The J. Paul Getty Museum will this June unveil the results of an intensive conservation of Willem de Kooning’s 1955 Woman-Ochre, which was badly damaged during a brazen daytime heist at the University of Arizona Museum of Art (UAMA) in 1985. The painting was cut out of its frame, ripped from its backing and remained lost for more than 30 years. In 2019 UAMA sent it to the Getty, which takes on a limited number of pro-bono conservation projects. The restored work will be featured in Conserving de Kooning: Theft and Recovery at the Getty Center (7 June-28 August), which will also document the painstaking process of rehabilitation.
It has taken three years, says Ulrich Birkmaier, the senior conservator of paintings at the Getty, “both because of the complexity of the treatment, but also the fact that we haven’t been able to work on it full-time because of the constraints of Covid”.
When the painting arrived, conservators undertook a thorough technical analysis through infrared and ultraviolet examination and X-ray imaging, as well as a cross-section analysis of a tiny paint chip from the damaged surface. From that they determined the steps of the treatment.
The paint first needed to be consolidated, as sections were flaking from when the canvas was pulled away from its lining during the theft. This step was meticulously done under a microscope by the associate paintings conservator Laura Rivers and took nearly two years. Then came the cleaning, which involved removing old surface coatings, including a 1974 treatment of the painting at the Museum of Modern Art in New York and an amateur varnish application by the thieves.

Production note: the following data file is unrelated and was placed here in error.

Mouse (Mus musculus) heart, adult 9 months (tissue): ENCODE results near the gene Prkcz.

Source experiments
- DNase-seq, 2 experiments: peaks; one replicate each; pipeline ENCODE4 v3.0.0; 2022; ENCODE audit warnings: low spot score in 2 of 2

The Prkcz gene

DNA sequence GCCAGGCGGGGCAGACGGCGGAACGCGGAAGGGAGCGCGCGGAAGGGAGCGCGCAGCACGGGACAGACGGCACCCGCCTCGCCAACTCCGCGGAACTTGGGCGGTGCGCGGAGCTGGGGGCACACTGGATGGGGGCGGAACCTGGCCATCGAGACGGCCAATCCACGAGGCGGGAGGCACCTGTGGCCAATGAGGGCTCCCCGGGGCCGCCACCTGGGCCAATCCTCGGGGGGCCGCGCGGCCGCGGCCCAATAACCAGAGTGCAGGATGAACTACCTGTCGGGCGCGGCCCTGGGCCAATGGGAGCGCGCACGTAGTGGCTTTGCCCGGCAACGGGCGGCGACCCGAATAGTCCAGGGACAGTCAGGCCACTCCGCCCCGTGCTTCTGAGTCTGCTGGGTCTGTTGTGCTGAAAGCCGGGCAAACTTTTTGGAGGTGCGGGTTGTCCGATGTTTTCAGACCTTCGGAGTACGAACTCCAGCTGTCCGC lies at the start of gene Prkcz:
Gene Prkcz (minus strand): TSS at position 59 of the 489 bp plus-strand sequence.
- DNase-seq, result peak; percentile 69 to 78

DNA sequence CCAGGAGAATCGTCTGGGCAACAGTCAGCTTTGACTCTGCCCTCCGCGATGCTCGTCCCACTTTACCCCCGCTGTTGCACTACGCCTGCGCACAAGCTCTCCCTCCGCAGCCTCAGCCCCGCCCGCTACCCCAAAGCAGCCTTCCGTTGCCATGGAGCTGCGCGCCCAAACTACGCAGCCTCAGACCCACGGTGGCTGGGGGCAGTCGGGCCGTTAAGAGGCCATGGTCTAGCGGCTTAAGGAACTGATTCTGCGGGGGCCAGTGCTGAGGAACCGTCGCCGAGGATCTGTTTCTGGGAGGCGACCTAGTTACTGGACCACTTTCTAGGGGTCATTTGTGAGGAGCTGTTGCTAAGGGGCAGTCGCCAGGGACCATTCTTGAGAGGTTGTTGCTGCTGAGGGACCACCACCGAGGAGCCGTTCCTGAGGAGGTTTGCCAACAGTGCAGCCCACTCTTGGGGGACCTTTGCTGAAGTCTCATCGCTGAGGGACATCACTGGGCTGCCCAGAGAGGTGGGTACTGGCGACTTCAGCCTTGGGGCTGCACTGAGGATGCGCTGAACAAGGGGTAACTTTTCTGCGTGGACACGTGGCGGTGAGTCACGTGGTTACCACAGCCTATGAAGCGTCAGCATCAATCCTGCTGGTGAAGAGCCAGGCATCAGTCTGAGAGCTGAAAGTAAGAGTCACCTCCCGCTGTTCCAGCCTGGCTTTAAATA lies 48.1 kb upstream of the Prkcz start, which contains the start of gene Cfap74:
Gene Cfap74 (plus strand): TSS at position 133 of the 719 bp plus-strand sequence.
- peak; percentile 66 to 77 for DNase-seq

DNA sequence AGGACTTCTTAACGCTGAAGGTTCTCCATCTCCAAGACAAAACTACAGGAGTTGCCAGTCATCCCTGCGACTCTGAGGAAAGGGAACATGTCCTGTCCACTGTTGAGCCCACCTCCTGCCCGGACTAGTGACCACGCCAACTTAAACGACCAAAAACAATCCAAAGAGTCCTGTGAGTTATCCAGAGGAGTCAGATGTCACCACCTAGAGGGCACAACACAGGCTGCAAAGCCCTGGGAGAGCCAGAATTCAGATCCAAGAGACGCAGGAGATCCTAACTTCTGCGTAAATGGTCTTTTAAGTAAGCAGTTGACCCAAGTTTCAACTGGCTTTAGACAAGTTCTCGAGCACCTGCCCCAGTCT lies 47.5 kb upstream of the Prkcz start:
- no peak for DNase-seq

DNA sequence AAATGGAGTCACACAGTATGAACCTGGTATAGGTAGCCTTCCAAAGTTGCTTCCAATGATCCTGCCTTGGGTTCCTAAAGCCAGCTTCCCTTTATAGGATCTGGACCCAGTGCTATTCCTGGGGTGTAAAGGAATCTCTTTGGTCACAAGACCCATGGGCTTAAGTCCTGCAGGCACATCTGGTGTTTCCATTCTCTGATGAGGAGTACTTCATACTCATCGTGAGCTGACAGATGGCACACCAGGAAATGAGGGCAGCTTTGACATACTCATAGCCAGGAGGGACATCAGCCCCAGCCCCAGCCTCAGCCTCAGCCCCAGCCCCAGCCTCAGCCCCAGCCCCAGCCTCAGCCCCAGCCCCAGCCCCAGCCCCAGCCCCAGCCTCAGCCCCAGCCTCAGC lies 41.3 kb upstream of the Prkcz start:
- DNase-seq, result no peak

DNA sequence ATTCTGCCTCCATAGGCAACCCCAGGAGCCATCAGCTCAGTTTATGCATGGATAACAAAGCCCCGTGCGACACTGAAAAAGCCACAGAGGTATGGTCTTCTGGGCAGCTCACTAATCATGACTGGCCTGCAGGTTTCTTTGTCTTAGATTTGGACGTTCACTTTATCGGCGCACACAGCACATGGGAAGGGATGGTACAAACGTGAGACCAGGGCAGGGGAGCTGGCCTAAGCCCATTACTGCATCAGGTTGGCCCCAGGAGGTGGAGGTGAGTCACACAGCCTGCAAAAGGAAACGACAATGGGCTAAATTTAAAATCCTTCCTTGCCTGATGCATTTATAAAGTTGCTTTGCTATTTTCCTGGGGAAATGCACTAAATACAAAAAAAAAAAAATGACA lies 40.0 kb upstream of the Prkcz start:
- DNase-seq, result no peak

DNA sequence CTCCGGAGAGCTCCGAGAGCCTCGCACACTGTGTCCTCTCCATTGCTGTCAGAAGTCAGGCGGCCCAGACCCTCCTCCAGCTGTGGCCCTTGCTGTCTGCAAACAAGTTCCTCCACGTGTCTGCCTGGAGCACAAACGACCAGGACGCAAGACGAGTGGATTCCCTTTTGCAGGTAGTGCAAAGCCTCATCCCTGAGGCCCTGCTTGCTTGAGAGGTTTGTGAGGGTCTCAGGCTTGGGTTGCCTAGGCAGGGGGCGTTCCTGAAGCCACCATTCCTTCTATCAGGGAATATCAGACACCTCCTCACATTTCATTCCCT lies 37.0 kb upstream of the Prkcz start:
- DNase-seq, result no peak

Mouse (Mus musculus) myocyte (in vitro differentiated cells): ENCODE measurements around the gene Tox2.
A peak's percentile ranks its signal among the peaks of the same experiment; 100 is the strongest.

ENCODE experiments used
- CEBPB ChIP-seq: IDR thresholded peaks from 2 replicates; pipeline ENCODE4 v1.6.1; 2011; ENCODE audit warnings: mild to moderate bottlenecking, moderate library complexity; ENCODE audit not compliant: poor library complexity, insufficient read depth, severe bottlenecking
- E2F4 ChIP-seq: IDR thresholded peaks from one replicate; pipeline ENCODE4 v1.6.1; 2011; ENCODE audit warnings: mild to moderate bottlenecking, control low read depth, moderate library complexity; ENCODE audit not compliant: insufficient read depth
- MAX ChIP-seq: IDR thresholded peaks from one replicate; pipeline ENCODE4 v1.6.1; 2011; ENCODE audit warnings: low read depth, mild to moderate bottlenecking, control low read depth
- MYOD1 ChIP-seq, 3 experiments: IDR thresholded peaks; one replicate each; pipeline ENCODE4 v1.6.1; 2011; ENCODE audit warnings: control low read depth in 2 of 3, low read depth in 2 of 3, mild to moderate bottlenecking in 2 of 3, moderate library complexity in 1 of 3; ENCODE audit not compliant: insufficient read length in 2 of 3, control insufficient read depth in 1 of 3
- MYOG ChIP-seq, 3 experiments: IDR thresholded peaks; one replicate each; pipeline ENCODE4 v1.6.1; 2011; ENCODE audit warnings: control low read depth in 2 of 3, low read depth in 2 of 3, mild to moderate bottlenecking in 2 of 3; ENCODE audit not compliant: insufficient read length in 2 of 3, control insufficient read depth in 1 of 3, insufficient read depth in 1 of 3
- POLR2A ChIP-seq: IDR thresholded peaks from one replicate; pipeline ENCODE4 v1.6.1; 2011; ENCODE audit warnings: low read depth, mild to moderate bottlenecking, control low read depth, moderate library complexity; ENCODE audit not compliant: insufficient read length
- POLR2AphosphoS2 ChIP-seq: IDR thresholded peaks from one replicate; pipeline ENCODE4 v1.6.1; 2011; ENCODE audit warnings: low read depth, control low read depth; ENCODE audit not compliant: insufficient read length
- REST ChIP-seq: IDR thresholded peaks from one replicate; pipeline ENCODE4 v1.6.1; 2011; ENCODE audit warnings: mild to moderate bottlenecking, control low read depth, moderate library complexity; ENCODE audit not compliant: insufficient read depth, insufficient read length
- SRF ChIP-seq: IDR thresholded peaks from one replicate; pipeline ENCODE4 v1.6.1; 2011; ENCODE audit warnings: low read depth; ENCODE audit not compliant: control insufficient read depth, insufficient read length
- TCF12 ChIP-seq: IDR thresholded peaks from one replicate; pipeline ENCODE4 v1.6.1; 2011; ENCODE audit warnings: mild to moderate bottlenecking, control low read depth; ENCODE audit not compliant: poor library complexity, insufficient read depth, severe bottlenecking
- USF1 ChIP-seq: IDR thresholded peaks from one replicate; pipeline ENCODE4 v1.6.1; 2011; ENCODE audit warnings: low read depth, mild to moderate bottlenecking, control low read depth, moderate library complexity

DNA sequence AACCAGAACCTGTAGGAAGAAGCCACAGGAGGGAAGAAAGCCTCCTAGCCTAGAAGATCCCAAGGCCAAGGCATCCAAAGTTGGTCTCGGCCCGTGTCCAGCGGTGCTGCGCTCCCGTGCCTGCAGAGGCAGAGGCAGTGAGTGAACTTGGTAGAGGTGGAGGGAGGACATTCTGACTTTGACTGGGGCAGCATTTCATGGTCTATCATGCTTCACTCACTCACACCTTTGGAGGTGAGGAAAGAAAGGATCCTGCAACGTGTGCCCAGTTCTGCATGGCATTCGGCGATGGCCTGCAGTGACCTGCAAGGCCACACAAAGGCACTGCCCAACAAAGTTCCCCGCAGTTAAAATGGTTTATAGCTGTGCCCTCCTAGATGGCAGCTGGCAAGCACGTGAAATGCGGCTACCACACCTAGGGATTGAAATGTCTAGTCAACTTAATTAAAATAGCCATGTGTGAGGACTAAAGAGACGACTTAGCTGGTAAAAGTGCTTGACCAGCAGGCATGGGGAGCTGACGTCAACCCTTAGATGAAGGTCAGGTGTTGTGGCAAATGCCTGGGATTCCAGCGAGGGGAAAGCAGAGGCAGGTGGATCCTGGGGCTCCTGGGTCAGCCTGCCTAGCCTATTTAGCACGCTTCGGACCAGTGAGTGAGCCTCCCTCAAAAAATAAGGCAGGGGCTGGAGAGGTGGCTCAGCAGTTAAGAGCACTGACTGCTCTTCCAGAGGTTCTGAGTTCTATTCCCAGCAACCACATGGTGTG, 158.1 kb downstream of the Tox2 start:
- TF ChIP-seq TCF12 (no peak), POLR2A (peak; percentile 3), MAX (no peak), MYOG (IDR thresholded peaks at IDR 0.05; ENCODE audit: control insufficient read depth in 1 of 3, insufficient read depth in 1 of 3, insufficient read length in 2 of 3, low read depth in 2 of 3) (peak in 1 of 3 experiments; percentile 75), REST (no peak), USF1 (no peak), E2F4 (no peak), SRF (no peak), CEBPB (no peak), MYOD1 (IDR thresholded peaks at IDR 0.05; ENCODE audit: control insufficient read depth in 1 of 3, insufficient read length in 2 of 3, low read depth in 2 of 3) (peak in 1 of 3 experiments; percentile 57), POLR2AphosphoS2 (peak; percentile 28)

Speaking to The Art Newspaper from the Getty lab via Zoom, Birkmaier shows off the painting’s new backing, a polyester monofilament fabric. Propped vertically on an easel, it is waiting to be reunited with the four strips at the edges of the canvas—the tacking margins—left behind after the theft. He will fill in areas of paint loss before the painting is placed over a new wooden stretcher and reinstalled in its original frame.
After the Getty exhibition, Woman-Ochre will return to the UAMA and a show there. The curator Olivia Miller was one of the museum staff who went to Silver City, New Mexico, to retrieve the De Kooning from an antique store that had purchased the work in an estate sale in 2017. “We always had this recognition that the collection was incomplete,” she says. “To have it back, we’re just so happy and so grateful the Getty took this on.”
Meanwhile a new documentary by Allison Otto titled The Thief Collector, which premiered at the South by Southwest Film Festival in Texas last month, explores the still-murky motivations behind the painting's 1985 theft, which has been linked to a New Mexico couple, Jerry and Rita Adler.